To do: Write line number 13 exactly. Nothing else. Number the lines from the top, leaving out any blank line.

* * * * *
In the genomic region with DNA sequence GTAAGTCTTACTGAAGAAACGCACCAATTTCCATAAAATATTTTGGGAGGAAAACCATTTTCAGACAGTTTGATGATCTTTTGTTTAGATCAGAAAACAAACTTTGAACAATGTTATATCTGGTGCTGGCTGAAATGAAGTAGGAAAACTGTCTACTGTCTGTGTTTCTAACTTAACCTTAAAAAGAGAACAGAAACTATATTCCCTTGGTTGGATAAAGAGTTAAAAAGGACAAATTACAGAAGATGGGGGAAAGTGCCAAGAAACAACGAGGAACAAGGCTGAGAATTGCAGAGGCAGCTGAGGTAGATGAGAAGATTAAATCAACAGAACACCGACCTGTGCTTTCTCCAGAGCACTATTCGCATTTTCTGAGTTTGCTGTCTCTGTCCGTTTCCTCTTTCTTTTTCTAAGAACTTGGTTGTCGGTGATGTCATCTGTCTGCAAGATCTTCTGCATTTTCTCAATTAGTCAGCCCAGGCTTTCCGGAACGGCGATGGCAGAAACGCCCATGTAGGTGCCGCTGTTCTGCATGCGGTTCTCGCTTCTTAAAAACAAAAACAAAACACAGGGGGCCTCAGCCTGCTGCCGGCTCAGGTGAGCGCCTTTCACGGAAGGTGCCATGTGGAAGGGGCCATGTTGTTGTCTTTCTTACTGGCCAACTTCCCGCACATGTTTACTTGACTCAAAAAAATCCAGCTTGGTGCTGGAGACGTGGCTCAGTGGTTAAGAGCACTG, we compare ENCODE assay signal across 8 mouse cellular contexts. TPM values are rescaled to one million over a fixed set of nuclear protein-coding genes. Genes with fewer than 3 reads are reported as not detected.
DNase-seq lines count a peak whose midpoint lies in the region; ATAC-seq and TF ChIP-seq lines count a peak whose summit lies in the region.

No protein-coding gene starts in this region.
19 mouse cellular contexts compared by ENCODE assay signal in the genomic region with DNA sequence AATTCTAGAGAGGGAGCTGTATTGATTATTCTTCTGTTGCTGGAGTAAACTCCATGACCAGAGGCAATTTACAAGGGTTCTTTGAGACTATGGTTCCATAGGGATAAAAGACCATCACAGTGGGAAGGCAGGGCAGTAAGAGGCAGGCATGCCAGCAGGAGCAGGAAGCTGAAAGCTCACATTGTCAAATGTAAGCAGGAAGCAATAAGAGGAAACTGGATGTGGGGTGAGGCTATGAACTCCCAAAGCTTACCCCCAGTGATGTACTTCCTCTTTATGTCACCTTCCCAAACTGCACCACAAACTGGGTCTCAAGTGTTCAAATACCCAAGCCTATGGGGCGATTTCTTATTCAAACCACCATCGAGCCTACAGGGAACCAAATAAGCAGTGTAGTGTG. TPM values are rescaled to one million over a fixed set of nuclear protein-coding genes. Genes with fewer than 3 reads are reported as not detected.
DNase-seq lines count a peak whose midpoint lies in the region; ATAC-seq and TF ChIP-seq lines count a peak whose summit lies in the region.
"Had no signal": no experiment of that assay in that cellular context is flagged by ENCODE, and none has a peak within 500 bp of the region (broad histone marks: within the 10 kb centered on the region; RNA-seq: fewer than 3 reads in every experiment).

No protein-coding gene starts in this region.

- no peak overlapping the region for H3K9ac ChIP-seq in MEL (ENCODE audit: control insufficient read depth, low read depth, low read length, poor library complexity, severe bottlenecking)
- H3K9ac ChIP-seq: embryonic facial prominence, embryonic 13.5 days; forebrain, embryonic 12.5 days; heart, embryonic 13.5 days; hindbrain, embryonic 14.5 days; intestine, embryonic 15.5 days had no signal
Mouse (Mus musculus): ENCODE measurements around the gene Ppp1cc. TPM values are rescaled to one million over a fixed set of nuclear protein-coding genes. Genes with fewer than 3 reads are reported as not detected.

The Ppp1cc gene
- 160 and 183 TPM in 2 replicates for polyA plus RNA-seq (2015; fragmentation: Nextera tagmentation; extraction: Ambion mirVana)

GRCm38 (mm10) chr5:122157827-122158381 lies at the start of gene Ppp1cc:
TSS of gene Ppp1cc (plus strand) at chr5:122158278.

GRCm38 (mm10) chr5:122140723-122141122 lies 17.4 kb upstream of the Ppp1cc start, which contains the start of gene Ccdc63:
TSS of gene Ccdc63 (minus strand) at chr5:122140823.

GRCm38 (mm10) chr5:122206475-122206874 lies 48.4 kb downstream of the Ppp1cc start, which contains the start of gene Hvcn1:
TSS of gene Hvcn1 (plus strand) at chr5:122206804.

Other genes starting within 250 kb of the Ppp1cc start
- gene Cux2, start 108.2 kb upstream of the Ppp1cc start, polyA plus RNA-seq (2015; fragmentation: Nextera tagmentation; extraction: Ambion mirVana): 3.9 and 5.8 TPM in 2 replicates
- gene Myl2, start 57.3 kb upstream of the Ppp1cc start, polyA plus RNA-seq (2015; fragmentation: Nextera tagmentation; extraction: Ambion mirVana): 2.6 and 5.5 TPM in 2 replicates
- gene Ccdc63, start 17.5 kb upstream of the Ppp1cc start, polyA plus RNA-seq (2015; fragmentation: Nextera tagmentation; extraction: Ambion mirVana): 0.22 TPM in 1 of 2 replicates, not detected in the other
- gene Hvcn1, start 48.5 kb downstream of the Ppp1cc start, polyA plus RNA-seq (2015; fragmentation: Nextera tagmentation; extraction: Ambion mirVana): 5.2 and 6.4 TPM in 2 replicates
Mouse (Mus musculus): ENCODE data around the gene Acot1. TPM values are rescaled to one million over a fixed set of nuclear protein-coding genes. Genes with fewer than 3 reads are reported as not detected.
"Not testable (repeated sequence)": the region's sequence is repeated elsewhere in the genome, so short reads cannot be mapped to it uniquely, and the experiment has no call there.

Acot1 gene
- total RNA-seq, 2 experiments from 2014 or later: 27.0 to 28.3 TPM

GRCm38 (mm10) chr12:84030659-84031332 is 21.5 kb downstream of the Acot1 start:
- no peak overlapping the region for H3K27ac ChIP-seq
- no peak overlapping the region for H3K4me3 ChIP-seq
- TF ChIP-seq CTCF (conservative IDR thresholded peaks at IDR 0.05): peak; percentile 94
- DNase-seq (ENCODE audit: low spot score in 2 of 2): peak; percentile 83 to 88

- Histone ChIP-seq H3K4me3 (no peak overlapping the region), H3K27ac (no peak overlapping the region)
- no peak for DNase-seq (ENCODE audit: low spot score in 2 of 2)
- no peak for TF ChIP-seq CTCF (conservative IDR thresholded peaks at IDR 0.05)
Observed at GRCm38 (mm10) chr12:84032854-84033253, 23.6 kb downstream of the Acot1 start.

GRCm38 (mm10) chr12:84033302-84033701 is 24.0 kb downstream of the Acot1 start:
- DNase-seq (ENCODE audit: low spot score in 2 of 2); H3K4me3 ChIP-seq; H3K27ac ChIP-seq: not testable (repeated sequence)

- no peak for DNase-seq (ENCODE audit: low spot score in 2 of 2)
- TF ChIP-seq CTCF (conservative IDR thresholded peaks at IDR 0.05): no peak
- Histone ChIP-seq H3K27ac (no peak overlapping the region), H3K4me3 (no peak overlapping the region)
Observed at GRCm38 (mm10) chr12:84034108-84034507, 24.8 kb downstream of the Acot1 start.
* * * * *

GRCm38 (mm10) chr5:122157827-122158381 lies at the start of gene Ppp1cc: